SINGAPORE (Reuters) - China and the United States clashed again this weekend on trade and security, accusing each other of destabilizing the region and potentially the world.
Speaking on Sunday at the Shangri-La Dialogue in Singapore, Asia’s premier defense summit, China’s Defence Minister Wei Fenghe warned the United States not to meddle in security disputes over Taiwan and the South China Sea.
On Saturday, acting U.S. Defense Secretary Patrick Shanahan told the meeting that the United States would no longer “tiptoe” around Chinese behavior in Asia.
“Perhaps the greatest long-term threat to the vital interests of states across this region comes from actors who seek to undermine, rather than uphold, the rules-based international order,” Shanahan said.
It was the latest exchange of acerbic comments between the two sides as their ties come under increasing strain due to a bitter trade war, U.S. support for Taiwan and China’s muscular military posture in the South China Sea, where the United States also conducts freedom-of-navigation patrols.
China has been particularly incensed by recent moves by President Donald Trump’s administration to increase support for self-ruled and democratic Taiwan, including U.S. Navy sailings through the Taiwan Strait that separates the island from China.
Wei, dressed in his uniform of a general in the People’s Liberation Army, said China would “fight to the end” if anyone tried to interfere in its relationship with Taiwan, which Beijing considers a sacred territory to be taken by force if necessary.
“If anyone dares to split Taiwan from China, the Chinese military has no choice but to fight at all costs ... The U.S. is indivisible, and so is China. China must be, and will be, reunified.”
He however said both sides realized that any war between the two “would bring disaster to both countries and the world.”
The United States, like most countries, has no formal ties with Taiwan, but is its strongest backer and main source of weapons.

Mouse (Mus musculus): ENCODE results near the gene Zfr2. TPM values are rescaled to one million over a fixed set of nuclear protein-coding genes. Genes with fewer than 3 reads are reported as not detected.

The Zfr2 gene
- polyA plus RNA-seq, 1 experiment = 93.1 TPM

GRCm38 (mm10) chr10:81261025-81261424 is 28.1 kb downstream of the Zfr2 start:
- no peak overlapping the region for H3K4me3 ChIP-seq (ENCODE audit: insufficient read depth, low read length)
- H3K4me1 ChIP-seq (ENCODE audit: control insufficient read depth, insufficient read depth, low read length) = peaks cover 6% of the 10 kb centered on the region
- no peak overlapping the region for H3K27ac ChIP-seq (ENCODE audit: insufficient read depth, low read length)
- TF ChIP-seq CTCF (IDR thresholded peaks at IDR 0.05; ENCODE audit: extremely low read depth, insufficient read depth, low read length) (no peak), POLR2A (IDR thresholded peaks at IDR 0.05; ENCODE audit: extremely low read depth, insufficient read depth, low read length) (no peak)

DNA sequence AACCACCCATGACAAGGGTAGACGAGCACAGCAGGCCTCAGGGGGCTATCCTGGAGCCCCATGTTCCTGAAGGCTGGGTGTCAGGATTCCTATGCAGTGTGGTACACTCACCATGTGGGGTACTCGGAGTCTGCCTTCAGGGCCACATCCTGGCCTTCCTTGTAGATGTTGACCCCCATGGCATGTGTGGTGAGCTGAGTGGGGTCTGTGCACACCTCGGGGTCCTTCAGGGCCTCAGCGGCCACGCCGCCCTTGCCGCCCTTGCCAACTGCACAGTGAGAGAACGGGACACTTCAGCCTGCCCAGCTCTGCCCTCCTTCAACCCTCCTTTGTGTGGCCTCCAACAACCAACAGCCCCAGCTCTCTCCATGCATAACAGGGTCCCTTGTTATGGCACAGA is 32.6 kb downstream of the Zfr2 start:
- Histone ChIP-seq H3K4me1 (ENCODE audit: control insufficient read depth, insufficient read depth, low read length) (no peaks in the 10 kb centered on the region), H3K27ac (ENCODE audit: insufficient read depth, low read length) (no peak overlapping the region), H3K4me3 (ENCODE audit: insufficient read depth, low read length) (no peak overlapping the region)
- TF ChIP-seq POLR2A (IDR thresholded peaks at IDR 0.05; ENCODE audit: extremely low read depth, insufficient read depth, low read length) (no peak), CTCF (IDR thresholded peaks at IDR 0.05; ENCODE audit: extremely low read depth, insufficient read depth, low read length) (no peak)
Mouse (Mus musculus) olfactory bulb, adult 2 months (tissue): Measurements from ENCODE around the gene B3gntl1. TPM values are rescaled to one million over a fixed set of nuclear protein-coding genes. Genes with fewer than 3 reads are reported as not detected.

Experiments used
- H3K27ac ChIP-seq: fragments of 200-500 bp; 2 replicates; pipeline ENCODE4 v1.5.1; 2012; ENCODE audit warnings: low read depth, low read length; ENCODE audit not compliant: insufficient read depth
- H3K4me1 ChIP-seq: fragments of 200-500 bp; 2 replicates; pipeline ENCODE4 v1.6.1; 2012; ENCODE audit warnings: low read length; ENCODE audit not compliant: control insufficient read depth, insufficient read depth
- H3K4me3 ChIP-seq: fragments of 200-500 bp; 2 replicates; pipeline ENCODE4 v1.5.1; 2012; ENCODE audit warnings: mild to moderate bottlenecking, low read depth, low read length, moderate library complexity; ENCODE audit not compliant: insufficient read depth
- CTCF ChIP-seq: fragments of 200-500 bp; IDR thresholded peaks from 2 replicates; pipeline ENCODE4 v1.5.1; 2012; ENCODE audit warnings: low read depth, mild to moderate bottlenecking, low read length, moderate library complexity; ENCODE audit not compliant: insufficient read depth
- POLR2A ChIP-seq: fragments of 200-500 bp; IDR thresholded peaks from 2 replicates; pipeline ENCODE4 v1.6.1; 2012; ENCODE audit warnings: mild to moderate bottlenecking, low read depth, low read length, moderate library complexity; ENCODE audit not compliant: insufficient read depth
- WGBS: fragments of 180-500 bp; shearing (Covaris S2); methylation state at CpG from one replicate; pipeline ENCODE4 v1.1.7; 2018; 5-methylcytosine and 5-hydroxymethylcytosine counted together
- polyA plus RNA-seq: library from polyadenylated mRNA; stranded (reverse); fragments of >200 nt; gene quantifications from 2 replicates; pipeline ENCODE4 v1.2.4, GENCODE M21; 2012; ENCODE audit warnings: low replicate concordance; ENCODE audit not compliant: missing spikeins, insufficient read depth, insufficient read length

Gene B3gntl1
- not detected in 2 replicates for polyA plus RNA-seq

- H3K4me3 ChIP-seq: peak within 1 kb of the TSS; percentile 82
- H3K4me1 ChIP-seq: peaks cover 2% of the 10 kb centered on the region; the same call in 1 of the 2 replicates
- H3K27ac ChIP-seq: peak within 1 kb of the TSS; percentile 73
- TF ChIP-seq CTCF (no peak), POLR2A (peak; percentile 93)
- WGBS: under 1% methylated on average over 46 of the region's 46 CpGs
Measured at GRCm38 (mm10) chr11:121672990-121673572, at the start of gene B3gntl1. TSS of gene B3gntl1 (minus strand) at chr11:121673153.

While Shanahan’s speech was critical of China, his tone was often conciliatory. Wei took a more combative approach.
Taiwan’s government condemned Wei’s remarks, saying Taiwan has never belonged to the People’s Republic of China, that Taiwan would never accept Beijing’s threats and that China’s claim of its “peaceful development” was the “lie of the century”.
Taiwan “will continue to strengthen its self-defense capabilities, defend the country’s sovereignty and democratic system, and uphold the right of the 23 million people of Taiwan to freely choose their future”, its Mainland Affairs Council said in a statement.
Taiwan is gearing up for presidential elections in January, and Taiwan President Tsai Ing-wen has repeatedly accused Beijing of seeking to undermine Taiwan’s democracy and has vowed to defend the island and its freedoms.
Wei, in a clear reference to the United States, also said: “Some countries from outside the region come to the South China Sea to flex muscles in the name of freedom of navigation.”
This week will mark 30 years since a bloody Chinese military crackdown on protesters around Beijing’s Tiananmen Square, refocusing scrutiny on China’s approach to security threats.
Taking questions from the floor, Wei defended the government’s handling of the Tiananmen “incident”, a rare official acknowledgement of the events of June 4, 1989; references to it are heavily censored in China.
“The government was decisive in stopping the turbulence,” Wei said of the Tiananmen Square crackdown.
“Due to this, China has enjoyed stability, and if you visit China you can understand that part of history.”
On the ongoing trade war, which has shaken financial markets around the world, Wei said China would “fight to the end” if the United States wanted a fight. But if Washington wanted to talk, “we will keep the door open”.
Trade tensions escalated sharply last month after Trump’s administration accused China of having “reneged” on its previous promises to make structural changes to its economic practices.
Washington later slapped additional tariffs of up to 25% on $200 billion of Chinese goods, prompting Beijing to retaliate.
Speaking at a hastily arranged news conference in Beijing, Chinese Vice Commerce Minister Wang Shouwen said it was irresponsible of the United States to accuse China of backtracking.
“If the U.S. side wants to use extreme pressure, to escalate the trade friction, to force China to submit and make concessions, this is absolutely impossible,” said Wang, who has been part of China’s trade negotiating team.
Reporting by Lee Chyen Yee; additional reporting by Gerry Doyle in Singapore, Cate Cadell in Beijing and Yimou Lee in Taipei; writing by Joe Brock and Ben Blanchard; Editing by Raju Gopalakrishnan